Grant: Divisional strength is often cyclical, so I can’t envision the Canadiens paying much heed to divisional strength when it comes to their long-term goals. You have to beat the best regardless of whether they are in your division or not if you hope to win the Cup, and that is the long-range plan of the Canadiens. They are trying to build a Cup contender, and if they do that, then they will be fine within their own division.
The top-three teams in the Atlantic may not be the top-three teams three years from now, so to try to build a team that can beat one specific one (a la the Calgary Flames trying to beat Edmonton in the late ’80s) is not something I see the club spending much time focusing on. There are seven other strong teams in the division, so the goal is to build the best team possible and hopefully become good enough to beat them all.
Blain: The division is the toughest in the league right now. That and the loss of cornerstone players forces Hughes’s hand in the rebuild. It should also cause a few extra losses this season, and that could push them down the standings a little more than if they played in another division. Long term, that will help as they get a slightly better prospect to add to the pool, and when their window opens, the industry on the top teams in the Atlantic will be closing. So the timing is right for the Habs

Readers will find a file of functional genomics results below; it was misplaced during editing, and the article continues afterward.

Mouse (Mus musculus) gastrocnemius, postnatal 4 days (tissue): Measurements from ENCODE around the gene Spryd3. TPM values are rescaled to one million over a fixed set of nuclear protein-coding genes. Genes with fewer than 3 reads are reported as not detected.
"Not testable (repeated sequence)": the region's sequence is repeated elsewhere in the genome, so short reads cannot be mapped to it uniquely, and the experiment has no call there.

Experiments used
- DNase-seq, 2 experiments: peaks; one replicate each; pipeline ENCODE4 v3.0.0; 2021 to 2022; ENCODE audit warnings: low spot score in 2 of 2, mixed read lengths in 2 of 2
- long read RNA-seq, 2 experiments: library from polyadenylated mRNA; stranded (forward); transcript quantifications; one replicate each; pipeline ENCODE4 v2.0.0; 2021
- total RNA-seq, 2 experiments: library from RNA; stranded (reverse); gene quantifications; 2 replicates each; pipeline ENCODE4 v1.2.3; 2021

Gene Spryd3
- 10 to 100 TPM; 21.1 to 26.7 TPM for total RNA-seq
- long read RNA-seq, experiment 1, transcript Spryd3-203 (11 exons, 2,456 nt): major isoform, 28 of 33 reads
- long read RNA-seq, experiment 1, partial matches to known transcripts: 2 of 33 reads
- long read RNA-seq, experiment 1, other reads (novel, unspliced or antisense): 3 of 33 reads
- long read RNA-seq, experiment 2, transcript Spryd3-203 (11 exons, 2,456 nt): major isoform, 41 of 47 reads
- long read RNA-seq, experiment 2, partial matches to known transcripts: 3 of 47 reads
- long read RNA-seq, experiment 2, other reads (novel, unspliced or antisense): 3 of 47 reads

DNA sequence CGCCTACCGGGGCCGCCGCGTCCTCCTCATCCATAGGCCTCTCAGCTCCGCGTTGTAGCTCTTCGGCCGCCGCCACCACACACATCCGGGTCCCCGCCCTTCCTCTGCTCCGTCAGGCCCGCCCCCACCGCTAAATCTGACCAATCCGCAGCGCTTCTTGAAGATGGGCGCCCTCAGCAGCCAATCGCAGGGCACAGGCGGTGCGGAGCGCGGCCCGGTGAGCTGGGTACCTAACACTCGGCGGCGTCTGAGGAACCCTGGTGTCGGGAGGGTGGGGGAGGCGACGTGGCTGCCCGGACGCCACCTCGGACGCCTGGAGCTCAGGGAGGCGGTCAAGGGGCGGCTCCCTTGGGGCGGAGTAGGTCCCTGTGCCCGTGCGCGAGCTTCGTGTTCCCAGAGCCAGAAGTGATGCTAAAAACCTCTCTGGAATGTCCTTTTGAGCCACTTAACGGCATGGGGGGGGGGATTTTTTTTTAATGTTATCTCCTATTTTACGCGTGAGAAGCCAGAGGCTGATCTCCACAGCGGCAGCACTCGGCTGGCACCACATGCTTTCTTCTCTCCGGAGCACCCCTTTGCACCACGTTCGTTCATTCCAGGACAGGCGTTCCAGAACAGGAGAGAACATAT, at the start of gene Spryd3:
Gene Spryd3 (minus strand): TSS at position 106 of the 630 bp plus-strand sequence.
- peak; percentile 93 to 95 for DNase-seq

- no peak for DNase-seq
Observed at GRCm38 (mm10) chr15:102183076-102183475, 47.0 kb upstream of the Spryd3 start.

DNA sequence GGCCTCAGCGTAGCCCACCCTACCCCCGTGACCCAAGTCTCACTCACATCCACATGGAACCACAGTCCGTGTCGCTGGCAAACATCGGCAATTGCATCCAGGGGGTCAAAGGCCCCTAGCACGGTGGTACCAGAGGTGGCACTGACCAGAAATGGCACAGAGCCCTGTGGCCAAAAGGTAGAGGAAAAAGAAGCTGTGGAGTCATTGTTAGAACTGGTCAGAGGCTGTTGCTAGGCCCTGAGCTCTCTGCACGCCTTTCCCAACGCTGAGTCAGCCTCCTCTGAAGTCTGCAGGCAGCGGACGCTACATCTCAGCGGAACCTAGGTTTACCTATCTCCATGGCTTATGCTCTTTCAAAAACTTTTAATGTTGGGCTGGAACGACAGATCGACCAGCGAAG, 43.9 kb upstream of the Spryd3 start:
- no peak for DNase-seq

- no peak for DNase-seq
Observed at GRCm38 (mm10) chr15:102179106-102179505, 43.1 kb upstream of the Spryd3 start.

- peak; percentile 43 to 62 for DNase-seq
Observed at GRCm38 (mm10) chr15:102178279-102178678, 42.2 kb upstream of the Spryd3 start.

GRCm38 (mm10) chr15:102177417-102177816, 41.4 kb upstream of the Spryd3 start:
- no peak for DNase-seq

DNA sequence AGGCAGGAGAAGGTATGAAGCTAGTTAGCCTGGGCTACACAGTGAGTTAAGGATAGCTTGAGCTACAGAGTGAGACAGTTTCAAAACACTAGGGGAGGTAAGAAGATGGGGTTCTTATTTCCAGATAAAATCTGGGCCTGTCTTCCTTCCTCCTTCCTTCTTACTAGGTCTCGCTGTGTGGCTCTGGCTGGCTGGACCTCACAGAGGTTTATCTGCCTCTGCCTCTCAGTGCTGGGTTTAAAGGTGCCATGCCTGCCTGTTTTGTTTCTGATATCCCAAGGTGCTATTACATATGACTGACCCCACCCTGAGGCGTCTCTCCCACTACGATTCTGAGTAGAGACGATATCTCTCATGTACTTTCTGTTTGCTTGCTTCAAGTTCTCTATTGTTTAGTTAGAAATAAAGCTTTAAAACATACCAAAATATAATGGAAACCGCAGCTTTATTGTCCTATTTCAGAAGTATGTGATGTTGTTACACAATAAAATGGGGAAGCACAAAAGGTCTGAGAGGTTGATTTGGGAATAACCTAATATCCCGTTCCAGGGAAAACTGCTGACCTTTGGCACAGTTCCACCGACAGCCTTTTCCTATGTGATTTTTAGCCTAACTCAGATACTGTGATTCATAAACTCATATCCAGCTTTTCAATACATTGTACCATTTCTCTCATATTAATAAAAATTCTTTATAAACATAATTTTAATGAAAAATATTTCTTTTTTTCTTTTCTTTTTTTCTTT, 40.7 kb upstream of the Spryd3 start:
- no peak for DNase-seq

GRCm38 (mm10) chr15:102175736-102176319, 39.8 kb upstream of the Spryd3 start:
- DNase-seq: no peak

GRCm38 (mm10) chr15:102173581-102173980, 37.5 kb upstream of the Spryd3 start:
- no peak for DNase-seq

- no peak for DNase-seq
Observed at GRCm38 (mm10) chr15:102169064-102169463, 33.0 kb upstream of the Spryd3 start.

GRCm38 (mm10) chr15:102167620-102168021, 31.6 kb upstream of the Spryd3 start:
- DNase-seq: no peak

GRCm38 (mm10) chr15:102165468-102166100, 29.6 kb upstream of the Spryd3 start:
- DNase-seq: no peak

Grant: I will let Blain answer that one. My prospect rankings are something I reveal to my subscribers only. They are kind enough to support me – so in return, I give them exclusive content. We do have top-30 rankings that are posted and frequently updated for subscribers. I appreciate your question, and that goes for all of the other ones as well.
Thanks for the Q. For me, I would place them in this order: Barron, Hutson, Engstrom, Trudeau Mailloux. Trudeau is ahead of Mailloux because I see a more mature defensive game, one that will be the basis of a reliable NHL defender. As for Barron, I placed him at the top of that list because he’s an excellent skater. While he isn’t a wizard with the puck and won’t be a power-play guy when the Habs enter their window, he can make an accurate first pass, or leg the puck up ice in transition. He projects as a reliable two-way defender on a 2nd pairing who can play against good players thanks to his mobility while also helping in transition.